pamphlet2019

the Ozark Chinquapin Foundation

Saving an American Treasure

ozarkchinquapin.com

ozarkchinquapininfo@gmail.com

the Ozark Chinquapin Foundation

Saving an American Treasure

OUR MISSION & WORK

Restore the Ozark chinquapin tree to its native range through research & cross-pollination to develop 100% pure seed with blight resistance 

Our native Ozark chestnut tree.

Pronounced: chink-a-pin

ozarkchinquapin.com

ozarkchinquapininfo@gmail.com

 

The Ozark chinquapin produces a large crop of sweet nuts each year and is a valuable food source for deer, turkey, bear, & squirrels. 

Photos from trail cameras at our research plot in Missouri

Join The Ozark Chinquapin Foundation

Manual cross-pollinization

Join The Ozark Chinquapin Foundation

Research

 

the Ozark Chinquapin Foundation

Seed Distribution

Seed Distribution

Our native Ozark chestnut tree.

Pronounced: chink-a-pin

the Ozark Chinquapin Foundation

The rot-resistant wood was used for fence posts, railroad ties, and musical instruments.  

“The Ozark chinquapin nuts were delicious and we waited for them to fall like you would wait on a crop of corn to ripen, they were that important. Up on the hilltop the nuts were so plentiful that we scooped them up with flat blade shovels and loaded them into the wagons to be used as livestock feed, to eat for ourselves, and to sell.  Deer, bears, turkeys, squirrels, and a variety of other wildlife fattened up on the sweet crop of nuts that fell every year. But, starting in the 1950’s and 60′s all of the trees started dying off.  Now they are all gone and no one has heard of them.

The Ozark chinquapin produces a large crop of sweet nuts each year and is a valuable food source for deer, turkey, bear, & squirrels. 

Photos of wildlife on our research plots

Join The Ozark Chinquapin Foundation

$30 donation for annual membership

Each year we mail OCF members seed to plant on their own land & collaborate

Join The Ozark Chinquapin Foundation

$30 donation for annual membership

Each year we mail OCF members seed to plant on their own land & collaborate

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Join The Ozark Chinquapin Foundation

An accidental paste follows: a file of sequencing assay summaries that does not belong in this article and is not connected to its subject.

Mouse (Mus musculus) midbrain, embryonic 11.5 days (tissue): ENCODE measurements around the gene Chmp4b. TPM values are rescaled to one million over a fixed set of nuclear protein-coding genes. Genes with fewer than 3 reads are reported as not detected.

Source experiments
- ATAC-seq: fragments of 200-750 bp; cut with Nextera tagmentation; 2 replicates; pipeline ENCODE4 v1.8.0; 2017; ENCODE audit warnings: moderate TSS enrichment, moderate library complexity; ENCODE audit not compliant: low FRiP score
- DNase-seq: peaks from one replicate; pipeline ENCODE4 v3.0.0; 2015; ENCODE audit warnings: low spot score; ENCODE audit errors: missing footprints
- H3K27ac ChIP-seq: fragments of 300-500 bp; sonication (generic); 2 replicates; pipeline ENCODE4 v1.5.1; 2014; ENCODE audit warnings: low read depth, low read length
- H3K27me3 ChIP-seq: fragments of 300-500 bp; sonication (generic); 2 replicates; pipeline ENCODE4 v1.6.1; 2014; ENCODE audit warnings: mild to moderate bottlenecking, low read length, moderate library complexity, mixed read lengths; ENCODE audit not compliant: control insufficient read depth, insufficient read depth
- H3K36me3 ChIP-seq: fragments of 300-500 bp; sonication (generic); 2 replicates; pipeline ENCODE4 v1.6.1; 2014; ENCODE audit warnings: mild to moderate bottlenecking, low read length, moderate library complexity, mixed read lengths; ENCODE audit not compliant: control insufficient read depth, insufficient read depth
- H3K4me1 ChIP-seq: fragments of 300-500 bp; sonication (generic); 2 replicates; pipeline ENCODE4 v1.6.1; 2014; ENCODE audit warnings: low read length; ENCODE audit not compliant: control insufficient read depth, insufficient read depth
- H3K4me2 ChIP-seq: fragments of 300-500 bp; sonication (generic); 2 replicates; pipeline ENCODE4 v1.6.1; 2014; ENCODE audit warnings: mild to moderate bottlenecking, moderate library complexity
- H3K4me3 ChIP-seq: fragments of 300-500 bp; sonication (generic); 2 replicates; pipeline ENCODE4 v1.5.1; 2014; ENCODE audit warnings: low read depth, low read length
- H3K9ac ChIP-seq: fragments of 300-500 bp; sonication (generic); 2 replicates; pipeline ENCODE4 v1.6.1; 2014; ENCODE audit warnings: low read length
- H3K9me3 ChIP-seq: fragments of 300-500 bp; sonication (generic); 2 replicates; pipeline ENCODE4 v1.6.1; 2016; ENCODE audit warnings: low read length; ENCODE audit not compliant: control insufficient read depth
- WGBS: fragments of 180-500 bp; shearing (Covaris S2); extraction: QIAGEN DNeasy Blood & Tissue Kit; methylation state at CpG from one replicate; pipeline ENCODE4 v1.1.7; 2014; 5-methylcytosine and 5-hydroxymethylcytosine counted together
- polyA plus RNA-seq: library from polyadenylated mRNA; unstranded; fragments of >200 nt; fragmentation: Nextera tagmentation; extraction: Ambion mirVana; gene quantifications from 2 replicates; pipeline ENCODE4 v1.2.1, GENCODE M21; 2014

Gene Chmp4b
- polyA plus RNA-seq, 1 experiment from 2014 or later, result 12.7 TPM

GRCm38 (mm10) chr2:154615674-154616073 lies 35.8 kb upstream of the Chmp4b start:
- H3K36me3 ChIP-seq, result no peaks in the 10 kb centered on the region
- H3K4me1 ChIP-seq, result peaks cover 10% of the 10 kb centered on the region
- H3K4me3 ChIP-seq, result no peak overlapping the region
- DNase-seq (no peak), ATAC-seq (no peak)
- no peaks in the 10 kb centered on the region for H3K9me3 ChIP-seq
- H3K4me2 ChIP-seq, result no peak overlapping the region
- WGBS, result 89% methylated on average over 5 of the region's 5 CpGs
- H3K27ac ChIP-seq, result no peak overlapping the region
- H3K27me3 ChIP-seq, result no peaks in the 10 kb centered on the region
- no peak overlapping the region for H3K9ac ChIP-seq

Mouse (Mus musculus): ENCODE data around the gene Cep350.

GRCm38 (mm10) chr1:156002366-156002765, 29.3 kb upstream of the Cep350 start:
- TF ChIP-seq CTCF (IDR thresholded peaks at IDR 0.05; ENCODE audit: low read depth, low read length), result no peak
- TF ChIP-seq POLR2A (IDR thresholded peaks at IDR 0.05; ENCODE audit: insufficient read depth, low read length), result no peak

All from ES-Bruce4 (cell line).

$30 donation for annual membership

“The Ozark chinquapin nuts were delicious and we waited for them to fall like you would wait on a crop of corn to ripen, they were that important. Up on the hilltop the nuts were so plentiful that we scooped them up with flat blade shovels and loaded them into the wagons to be used as livestock feed, to eat for ourselves, and to sell.  Deer, bears, turkeys, squirrels, and a variety of other wildlife fattened up on the sweet crop of nuts that fell every year. But, starting in the 1950’s and 60′s all of the trees started dying off.  Now they are all gone and no one has heard of them.”

Join The Ozark Chinquapin Foundation

$30 donation for annual membership

Each year w

Produces a large crop of sweet nuts each year, and is a prefered food source for deer, turkey, bear, and squirrels. 

The OCF was formed & launched an initiative to save the imperiled species.  We are an organization of outdoors-men and women dedicated to restoring these trees so they do not fade from the memory and landscape of the Ozarks forever.

For the last 10+ years the we’ve been working to restore a species of chestnut native to the Ozarks called the Ozark chinquapin (chink-a-pin) tree.  Theses trees are valuable both to people & wildlife &  without intervention, the trees would be completely wiped out by a fungal disease called chestnut blight (cryphonectria parasitica). The blight fungus kills the trees by attacking the vascular tissue in the trunk and kills it at the top. The fungus prevents them from growing very big. Over 10 years ago my father Steve Bost began looking all over the native range of this tree to see if he could find any survivors, and his hard work paid off because he found several rare surviving trees, showing natural levels of resistance to the blight. The Ozark Chinquapin Foundation was formed and an initiative was launched to begin the work we are doing today.  By hand-pollinating select trees we were able to cross the best genetic lines of our trees to produce trees with higher levels of resistance to the blight.  Each year we collect nuts from our research test plots where we have hundreds of trees growing, and we distribute those seed to members of the OCF.  Our members act as volunteers and plant their own plot of trees on their private land and we also collaborate with state, local, and federal agencies to reforest the Ozark chinquapin to its native range in forests and woodlands. We are an organization of outdoors-men and women dedicated to restoring these trees so they do not fade from the memory and landscape of the Ozarks forever.